After eating, I wandered for a good long while -- up to the Palais Royal, into the Église St.-Roch, up to Place Vendôme, to the Opera, into H&M (found a new shirt and some socks, neither of which I'd packed enough of), and through the Galeries Lafayette (boy, does that place make me feel déclassée...). By that time, I'd had enough wandering for the time being, and hopped on the subway back to Odéon, then remembered it was time for goûter! I also remembered where I had seen gelato, so I strolled down to Amorino for pistachio, mango, and Speculoos gelato -- yummy!
I went back to my room, cleaned up, and relaxed for a bit, then changed and went out for the evening. I have to admit, I'm doing OK with being on my own in Paris for the most part, but it's a bit intimidating being out alone on a Saturday night. It is much less common here to see people dining alone than in the U.S. -- people almost always travel in pairs (very occasionally larger groups, but I would estimate that nearly 90% of the groups I saw at restaurants were pairs, with a few larger groups, and even fewer single diners). And there are even fewer single women. But oh well.
When I was in Greece, I tried ouzo, so here in Paris, I figured I had to try pastis at least once It's a lot like ouzo - anise/licorice flavored and very strong. It comes as a golden liquid, served with water and a glass of ice. You pour it over the ice and add water to your taste. It turns cloudy when it hits the ice, which is a pretty cool effect. I'm not much for hard liquor, but if you like sake or other high-proof liquors (and don't absolutely despise licorice), you would probably enjoy pastis.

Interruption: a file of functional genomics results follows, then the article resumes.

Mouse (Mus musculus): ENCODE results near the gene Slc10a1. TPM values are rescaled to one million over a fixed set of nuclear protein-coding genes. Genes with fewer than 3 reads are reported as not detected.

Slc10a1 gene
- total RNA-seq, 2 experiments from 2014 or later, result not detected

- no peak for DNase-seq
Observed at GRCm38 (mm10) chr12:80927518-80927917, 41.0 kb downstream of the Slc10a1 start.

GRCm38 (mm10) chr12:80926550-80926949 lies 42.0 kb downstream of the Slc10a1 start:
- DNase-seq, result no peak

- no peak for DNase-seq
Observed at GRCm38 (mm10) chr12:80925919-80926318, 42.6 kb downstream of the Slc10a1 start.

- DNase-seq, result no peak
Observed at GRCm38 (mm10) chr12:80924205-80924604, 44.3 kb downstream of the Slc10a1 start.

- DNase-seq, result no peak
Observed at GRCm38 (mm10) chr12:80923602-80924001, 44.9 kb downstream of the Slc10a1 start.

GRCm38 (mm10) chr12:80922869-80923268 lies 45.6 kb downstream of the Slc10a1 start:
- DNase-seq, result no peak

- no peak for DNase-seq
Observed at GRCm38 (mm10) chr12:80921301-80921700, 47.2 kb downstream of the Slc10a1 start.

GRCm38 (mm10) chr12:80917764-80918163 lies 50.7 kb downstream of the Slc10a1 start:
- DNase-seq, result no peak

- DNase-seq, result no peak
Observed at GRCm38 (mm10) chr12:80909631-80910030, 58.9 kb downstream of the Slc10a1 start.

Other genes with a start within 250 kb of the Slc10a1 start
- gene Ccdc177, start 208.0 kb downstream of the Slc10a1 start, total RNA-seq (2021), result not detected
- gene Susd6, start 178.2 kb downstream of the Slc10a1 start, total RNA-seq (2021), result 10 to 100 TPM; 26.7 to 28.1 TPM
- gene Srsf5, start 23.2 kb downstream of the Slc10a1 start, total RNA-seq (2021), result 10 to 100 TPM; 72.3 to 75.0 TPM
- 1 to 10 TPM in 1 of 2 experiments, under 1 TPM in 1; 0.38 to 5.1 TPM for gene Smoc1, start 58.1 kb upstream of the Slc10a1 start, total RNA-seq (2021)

The bar where I ordered the pastis also served dinner, but I figured I'd try something different, and remembered that I'd strolled past an area of small bistros south of boul. St.-Germain, surrounding the marché St.-Germain-des-Prés. I ended up at a tiny restaurant called Le Petit Vatel on rue Loubineau, and had poireaux vinaigrette, which I thought would have something to do with pears, but it was actually leeks. Ah well, that's the adventure of dining in a foreign country. It was challenging to cut (very fibrous and I only had a butter knife), but quite tasty. Then I had a rumpsteack mi-saignant, perfectly cooked, which came with mashed potatoes and a variety of steamed vegetables, all simple but very tasty. I asked the very friendly waitress for a recommendation for cheese, and she brought a Saint-Marcellin -- very creamy and a little on the strong side, but delicious. A glass of Viognier with the entrée and a Côtes du Rhône with the steak rounded out the meal perfectly.
A wonderful end to a relaxing day!